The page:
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Pros & Cons of Money Market Accounts

author image Linda Ray
Linda Ray is an award-winning journalist with more than 20 years reporting experience. She's covered business for newspapers and magazines, including the "Greenville News," "Success Magazine" and "American City Business Journals." Ray holds a journalism degree and teaches writing, career development and an FDIC course called "Money Smart."
Pros & Cons of Money Market Accounts
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A money market deposit account (MMDA) is a savings account that typically pays higher interest than a standard savings account. Restrictions on money market accounts often include maintaining a minimum balance and minimum number of withdrawals. Money market accounts are available through most banks. Investors report both pros and cons of many market accounts.


While money market accounts earn higher interest than savings accounts, they still fall below the market average of interest on other investment vehicles, such as stocks, mutual funds and long-term certificates of deposit. A money market account often pays as high as a short-term certificate of deposit, however, report investment advisers at Top Annuity Pro. Money market accounts do not provide substantial enough interest payments to provide for long-term gains, but interest from a money market fund can help investors at least stay ahead of inflation. The interest is taxable on money markets.


The Federal Deposit Insurance Corporation (FDIC) insures MMDAs up to $250,000. The FDIC reports that some accounts can be insured for even higher amounts when they are linked to certain property investments. Money can safely be saved in a money market checking account that pays a higher interest than a standard checking account as well. There typically are no fees attached to checks written on an MMDA.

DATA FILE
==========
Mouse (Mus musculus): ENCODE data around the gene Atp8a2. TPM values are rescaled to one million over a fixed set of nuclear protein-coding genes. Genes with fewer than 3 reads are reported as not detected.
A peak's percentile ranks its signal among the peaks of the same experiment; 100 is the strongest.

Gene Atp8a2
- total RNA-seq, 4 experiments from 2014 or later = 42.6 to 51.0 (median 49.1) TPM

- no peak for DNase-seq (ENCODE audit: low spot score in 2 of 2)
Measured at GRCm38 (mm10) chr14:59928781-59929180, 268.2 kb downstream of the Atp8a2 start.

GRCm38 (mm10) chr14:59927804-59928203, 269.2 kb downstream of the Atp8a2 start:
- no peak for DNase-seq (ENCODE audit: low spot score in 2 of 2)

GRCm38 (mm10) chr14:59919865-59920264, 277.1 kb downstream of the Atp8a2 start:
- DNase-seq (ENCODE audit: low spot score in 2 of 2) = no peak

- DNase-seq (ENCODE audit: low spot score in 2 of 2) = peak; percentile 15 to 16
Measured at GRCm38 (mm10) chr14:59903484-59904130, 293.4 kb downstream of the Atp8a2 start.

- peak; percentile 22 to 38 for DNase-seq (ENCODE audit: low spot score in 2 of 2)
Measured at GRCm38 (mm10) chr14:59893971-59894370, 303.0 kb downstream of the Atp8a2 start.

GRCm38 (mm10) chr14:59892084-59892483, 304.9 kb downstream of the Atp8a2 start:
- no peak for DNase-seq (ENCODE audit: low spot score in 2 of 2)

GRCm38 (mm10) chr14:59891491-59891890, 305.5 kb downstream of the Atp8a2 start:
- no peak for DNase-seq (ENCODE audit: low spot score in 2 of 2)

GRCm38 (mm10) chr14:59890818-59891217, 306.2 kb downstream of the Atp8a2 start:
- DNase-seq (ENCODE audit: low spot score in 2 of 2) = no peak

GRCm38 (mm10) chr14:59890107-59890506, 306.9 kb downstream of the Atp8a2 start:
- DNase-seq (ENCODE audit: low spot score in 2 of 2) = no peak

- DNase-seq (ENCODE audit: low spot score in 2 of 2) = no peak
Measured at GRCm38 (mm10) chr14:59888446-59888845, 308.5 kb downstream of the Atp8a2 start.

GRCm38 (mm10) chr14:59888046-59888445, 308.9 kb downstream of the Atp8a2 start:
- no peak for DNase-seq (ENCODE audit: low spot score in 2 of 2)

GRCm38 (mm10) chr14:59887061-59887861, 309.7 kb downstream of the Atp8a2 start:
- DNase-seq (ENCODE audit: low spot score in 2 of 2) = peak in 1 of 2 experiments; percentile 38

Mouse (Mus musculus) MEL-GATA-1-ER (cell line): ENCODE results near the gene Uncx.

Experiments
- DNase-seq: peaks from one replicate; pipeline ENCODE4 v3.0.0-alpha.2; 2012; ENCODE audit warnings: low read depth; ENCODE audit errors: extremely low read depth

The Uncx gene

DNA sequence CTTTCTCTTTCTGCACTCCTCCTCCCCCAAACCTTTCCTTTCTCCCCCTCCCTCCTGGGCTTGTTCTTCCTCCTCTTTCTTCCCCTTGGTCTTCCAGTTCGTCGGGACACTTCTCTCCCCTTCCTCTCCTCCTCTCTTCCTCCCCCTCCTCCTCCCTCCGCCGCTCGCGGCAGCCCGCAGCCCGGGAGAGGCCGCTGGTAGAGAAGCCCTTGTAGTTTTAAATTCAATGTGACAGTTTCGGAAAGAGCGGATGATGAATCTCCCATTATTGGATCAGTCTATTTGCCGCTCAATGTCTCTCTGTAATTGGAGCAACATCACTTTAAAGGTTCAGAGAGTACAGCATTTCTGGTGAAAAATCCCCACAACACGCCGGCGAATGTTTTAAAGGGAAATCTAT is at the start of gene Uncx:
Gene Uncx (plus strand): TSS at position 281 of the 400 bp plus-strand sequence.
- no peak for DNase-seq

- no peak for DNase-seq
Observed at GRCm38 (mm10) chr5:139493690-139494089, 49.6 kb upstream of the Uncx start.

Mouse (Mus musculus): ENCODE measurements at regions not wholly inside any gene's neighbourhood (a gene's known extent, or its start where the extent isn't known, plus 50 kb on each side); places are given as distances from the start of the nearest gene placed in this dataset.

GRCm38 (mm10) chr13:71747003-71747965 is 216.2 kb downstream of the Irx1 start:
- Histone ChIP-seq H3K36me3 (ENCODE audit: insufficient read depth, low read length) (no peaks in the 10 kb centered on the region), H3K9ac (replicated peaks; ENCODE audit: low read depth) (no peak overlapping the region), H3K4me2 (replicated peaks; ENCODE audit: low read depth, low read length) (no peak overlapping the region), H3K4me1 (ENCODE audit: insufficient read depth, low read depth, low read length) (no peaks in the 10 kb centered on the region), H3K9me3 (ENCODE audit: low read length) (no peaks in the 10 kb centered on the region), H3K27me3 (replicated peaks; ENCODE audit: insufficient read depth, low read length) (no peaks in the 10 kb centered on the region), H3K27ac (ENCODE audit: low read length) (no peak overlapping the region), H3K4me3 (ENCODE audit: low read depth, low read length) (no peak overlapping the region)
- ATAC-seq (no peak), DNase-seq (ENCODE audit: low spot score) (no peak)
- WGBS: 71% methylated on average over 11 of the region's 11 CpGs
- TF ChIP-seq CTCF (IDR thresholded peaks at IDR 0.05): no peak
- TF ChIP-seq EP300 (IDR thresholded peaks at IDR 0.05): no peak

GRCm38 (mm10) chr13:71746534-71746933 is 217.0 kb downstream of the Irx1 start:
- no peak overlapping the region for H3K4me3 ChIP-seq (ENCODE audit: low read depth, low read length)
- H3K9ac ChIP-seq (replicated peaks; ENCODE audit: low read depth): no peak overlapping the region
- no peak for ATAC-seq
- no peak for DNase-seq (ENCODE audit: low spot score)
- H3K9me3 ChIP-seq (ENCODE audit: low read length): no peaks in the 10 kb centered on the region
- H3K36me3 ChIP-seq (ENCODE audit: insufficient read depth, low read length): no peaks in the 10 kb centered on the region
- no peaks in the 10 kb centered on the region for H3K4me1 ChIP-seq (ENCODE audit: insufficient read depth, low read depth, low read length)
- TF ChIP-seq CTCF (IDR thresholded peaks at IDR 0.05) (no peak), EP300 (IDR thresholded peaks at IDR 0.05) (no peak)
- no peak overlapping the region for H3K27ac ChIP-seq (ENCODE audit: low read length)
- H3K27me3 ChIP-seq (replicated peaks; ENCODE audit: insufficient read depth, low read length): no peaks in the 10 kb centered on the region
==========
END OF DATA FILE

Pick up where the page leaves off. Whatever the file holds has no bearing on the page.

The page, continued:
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Funds in money market accounts are liquid and typically do not carry penalties for early withdrawals. The withdrawals, however, are limited to varying degrees by different banks and can be limited to as few as three to six per month. Credit unions, such as the North Carolina State Employees Credit Union, often have no minimum withdrawal requirements. Credit unions may require a minimum deposit to open an account that can be as little as $250 and carry no service charge fees. Larger banking institutions, such as Bank of America, charge penalties when balances fall below a set minimum. At Bank of America, the minimum deposit required to avoid penalties and fees is $5,000. Funds in a money market account can be taken out as cash or transferred to other accounts. Many money market accounts come with checks, which can be used at any time.

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